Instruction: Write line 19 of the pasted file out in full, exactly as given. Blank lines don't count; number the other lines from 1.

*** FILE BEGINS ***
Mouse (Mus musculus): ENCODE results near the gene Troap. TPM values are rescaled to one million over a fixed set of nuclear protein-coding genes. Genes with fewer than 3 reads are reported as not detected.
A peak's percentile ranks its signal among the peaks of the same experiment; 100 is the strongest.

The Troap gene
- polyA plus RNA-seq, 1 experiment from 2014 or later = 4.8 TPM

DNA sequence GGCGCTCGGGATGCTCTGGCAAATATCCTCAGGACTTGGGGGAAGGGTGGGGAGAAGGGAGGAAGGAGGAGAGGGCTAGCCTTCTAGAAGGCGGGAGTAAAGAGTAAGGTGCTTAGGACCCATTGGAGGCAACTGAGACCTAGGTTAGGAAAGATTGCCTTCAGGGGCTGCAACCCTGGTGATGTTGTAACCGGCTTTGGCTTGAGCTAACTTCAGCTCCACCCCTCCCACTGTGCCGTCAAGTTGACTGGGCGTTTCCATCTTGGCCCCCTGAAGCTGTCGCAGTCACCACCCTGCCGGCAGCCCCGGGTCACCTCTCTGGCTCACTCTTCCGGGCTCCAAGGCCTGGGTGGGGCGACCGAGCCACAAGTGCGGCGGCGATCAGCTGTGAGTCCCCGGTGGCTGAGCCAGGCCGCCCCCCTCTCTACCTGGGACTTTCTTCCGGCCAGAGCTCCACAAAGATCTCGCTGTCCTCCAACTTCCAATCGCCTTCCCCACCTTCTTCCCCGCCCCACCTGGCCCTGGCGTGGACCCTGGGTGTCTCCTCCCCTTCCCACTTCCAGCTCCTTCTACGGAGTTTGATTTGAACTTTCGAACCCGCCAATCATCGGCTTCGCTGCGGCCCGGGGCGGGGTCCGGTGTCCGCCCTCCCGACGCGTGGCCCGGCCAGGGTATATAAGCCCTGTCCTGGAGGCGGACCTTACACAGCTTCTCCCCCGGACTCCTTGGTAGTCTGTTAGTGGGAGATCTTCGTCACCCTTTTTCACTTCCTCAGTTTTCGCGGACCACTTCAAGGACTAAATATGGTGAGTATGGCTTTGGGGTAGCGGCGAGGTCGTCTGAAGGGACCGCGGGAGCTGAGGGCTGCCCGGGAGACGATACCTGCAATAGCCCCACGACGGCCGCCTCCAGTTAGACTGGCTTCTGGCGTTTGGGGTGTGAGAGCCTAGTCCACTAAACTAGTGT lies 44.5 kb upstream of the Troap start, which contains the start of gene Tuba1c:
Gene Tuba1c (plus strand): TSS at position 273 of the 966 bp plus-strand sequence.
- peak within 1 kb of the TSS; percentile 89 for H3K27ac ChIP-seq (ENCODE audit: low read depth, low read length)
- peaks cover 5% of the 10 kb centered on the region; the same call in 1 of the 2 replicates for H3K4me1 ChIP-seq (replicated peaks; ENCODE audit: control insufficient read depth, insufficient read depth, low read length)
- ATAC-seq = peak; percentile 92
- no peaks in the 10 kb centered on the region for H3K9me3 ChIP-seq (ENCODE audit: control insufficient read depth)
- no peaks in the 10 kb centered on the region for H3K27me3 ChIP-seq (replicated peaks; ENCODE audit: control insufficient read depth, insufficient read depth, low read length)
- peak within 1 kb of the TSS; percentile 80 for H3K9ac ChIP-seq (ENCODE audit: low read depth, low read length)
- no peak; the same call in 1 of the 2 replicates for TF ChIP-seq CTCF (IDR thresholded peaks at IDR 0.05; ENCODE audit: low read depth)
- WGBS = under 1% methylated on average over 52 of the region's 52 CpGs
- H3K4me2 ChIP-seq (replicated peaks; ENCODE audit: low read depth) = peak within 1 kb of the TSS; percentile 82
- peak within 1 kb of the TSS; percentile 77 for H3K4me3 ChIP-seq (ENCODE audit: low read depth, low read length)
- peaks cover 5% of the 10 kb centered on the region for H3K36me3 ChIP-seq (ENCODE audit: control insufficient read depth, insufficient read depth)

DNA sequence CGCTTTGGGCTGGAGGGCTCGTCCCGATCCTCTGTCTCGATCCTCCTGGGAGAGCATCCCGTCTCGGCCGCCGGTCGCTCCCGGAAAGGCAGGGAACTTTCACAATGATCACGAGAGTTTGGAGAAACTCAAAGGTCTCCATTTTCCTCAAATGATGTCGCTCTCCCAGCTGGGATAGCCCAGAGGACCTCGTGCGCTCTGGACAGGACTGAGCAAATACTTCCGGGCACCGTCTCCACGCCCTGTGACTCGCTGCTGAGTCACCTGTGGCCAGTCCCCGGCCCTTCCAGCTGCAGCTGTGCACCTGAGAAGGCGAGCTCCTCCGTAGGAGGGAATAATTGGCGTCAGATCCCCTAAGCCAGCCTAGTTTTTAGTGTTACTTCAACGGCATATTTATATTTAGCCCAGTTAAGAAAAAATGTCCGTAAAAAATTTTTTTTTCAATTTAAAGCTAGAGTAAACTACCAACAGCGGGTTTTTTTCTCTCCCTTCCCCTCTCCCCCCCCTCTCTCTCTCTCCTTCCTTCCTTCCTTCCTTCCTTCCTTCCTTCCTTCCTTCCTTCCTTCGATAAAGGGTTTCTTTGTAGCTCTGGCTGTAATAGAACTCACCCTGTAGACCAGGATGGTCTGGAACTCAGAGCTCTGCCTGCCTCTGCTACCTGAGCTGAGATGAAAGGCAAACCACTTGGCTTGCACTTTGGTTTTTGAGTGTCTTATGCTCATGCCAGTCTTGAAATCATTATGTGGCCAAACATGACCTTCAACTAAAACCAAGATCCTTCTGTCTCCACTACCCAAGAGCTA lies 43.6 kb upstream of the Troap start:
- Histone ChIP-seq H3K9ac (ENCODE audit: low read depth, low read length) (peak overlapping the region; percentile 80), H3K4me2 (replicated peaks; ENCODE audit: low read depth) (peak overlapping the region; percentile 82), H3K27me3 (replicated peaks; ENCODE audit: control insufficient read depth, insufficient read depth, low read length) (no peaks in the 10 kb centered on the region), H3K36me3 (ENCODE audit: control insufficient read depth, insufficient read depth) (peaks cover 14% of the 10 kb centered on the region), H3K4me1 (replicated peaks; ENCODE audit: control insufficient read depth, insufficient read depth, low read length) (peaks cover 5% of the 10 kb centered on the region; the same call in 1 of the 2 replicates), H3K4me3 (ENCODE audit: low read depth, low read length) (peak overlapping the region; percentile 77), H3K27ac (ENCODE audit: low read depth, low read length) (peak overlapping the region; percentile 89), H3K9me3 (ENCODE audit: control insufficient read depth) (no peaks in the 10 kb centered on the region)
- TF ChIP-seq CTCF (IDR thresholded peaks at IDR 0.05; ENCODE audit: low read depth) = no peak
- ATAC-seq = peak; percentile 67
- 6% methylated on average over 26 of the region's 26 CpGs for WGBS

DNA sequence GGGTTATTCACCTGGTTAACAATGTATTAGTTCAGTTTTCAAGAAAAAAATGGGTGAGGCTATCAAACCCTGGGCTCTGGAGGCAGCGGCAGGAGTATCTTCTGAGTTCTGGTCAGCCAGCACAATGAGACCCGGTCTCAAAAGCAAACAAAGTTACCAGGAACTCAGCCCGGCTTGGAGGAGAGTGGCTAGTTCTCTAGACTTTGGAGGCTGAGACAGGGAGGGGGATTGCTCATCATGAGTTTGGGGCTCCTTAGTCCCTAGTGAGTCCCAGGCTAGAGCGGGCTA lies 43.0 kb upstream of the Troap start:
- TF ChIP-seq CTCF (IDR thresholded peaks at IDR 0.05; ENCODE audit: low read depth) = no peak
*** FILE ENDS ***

- Histone ChIP-seq H3K9ac (ENCODE audit: low read depth, low read length) (peak overlapping the region; percentile 80), H3K4me2 (replicated peaks; ENCODE audit: low read depth) (peak overlapping the region; percentile 82), H3K27me3 (replicated peaks; ENCODE audit: control insufficient read depth, insufficient read depth, low read length) (no peaks in the 10 kb centered on the region), H3K36me3 (ENCODE audit: control insufficient read depth, insufficient read depth) (peaks cover 14% of the 10 kb centered on the region), H3K4me1 (replicated peaks; ENCODE audit: control insufficient read depth, insufficient read depth, low read length) (peaks cover 5% of the 10 kb centered on the region; the same call in 1 of the 2 replicates), H3K4me3 (ENCODE audit: low read depth, low read length) (peak overlapping the region; percentile 77), H3K27ac (ENCODE audit: low read depth, low read length) (peak overlapping the region; percentile 89), H3K9me3 (ENCODE audit: control insufficient read depth) (no peaks in the 10 kb centered on the region)